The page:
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What Most People Don’t Know About Cancer Care and Palliative Medicine

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Palliative medicine gets a bad rap, its name likely to elicit thoughts of fear, death, and hopelessness upon briefest mention. In reality, palliative care exists to add light to what may be perceived as a dark situation, and much of the negative connotation that surrounds the service stems from a misunderstanding of its purpose and function.

“Palliative care has a generally negative reception because people may gather from the media that it is synonymous with end-of-life,” says Milagros Silva, M.D., an attending physician within Weill Cornell Medicine and NewYork-Presbyterian Hospital’s Division of Geriatrics and Palliative Medicine. “In fact, palliative medicine is a discipline that can improve quality of life in many different ways.”

We sat down with Dr. Silva to clear up three of the most common misconceptions about palliative care.

You might think:
“’Palliative care’ is just another term for ‘hospice.’”

You should know:
Hospice care is provided to people who are so sick with an incurable disease that they are nearing the end of their life. Its primary goal is to help people cope with the mental and physical impact of the disease, rather than to treat the disease itself. Palliative care, on the other hand, begins at the time of diagnosis and continues throughout treatment of a person’s disease to help improve quality of life during therapy. It is only if a person reaches a terminal diagnosis that he or she may become eligible for a transition from palliative to end-of-life care.

You might think:
“My oncologist has given up on me.”

You should know:
Palliative care complements – not substitutes – the work of oncologists and other members of the cancer care team. The palliative care team (which can be comprised of physicians, nurse practitioners, and social workers) collaborates closely with one another and with the patient’s oncologist to provide optimal support and care while the patient continues to receive treatment.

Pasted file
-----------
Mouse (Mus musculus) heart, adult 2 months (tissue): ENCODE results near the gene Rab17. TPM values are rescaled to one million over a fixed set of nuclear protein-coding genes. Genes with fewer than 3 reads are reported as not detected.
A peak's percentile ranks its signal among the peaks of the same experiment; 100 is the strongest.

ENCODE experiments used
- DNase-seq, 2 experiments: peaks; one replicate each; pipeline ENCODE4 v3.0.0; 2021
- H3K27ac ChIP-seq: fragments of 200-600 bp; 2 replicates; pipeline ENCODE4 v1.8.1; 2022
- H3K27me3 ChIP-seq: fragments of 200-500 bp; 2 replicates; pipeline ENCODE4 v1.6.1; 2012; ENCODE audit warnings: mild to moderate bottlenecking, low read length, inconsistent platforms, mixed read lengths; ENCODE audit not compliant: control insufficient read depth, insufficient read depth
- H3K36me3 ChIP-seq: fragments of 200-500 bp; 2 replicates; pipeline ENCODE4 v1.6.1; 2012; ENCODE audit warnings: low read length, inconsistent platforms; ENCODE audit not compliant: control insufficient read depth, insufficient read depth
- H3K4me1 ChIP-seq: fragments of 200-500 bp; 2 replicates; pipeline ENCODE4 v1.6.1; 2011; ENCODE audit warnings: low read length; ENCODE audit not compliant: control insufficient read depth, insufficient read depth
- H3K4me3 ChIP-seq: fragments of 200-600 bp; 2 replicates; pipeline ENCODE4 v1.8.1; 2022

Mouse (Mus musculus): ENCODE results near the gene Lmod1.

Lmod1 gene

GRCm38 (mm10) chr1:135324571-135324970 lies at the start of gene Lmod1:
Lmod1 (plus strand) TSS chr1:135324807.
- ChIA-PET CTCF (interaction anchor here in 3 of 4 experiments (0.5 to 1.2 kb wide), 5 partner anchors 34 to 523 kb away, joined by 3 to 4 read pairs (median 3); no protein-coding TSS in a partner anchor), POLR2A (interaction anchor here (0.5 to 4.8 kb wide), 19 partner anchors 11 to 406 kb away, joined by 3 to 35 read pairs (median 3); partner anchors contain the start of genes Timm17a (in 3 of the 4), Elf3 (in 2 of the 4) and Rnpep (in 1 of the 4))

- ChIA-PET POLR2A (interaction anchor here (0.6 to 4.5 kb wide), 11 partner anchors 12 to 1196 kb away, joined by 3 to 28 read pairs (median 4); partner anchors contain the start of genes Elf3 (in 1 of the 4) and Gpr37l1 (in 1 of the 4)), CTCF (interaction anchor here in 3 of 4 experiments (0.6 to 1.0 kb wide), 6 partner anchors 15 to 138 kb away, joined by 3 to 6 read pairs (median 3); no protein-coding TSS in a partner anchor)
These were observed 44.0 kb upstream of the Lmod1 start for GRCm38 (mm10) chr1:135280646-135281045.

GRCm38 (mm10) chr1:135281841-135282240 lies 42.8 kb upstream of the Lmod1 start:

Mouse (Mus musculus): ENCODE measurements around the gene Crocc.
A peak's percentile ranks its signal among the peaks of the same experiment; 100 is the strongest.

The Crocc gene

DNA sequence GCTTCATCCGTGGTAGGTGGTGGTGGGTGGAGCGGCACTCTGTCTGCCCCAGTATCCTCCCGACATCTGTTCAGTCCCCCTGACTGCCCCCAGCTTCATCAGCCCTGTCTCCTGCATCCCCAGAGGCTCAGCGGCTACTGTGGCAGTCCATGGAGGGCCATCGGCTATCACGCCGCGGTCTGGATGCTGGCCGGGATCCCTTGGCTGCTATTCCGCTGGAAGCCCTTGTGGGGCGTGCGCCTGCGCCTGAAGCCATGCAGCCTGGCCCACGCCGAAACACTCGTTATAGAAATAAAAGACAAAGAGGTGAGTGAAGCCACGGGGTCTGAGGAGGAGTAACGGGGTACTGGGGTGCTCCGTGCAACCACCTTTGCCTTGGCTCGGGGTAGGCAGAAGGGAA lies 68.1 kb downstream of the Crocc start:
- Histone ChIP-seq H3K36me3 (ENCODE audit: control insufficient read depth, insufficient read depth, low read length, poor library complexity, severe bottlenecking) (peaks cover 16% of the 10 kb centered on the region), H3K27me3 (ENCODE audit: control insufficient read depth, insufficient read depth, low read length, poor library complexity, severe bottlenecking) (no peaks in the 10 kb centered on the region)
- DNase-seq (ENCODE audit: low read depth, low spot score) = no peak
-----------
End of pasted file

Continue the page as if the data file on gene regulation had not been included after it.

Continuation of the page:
In addition to regular meetings with their oncologist, people with acute conditions, or aggressive conditions with a sudden onset, may meet with a palliative care specialist every 1-2 weeks, whereas those with non-acute conditions may meet every 1-2 months. Palliative care specialists take the time to get to know each patient and their disease, beginning every new patient relationship with a symptom assessment to discuss psychosocial history as well as address any issues of pain or discomfort. Once they have a better understanding of the individual’s circumstances, the specialists can then make medical recommendations to help relieve treatment symptoms, as well as provide psychological, emotional, and spiritual support as patients deal with their disease. Providers also work to keep both patients and their families educated about the disease state and subsequent treatment options so that they can make informed decisions regarding goals of care.

You might think:
“Placement in palliative care means that I will die soon.”

You should know:
While cancer is often a life-threatening disease, placement in palliative care is not indicative of a specific prognosis. Palliative care providers are experts trained in symptom management whose goal is to enable patients to live comfortably as they navigate the not-so-comfortable side effects that accompany cancer and its treatment. Symptom management can take the form of helping patients cope with pain, nausea, depression or emotional distress so that they can tolerate and continue with the treatment regimen necessary to improving their health.

Anxiety is another common product of the cancer experience – one that affects more than just the person diagnosed. The palliative care team is available to address any emotional needs that the patient and his or her family members may have so that they can all handle the diagnosis one step at a time.

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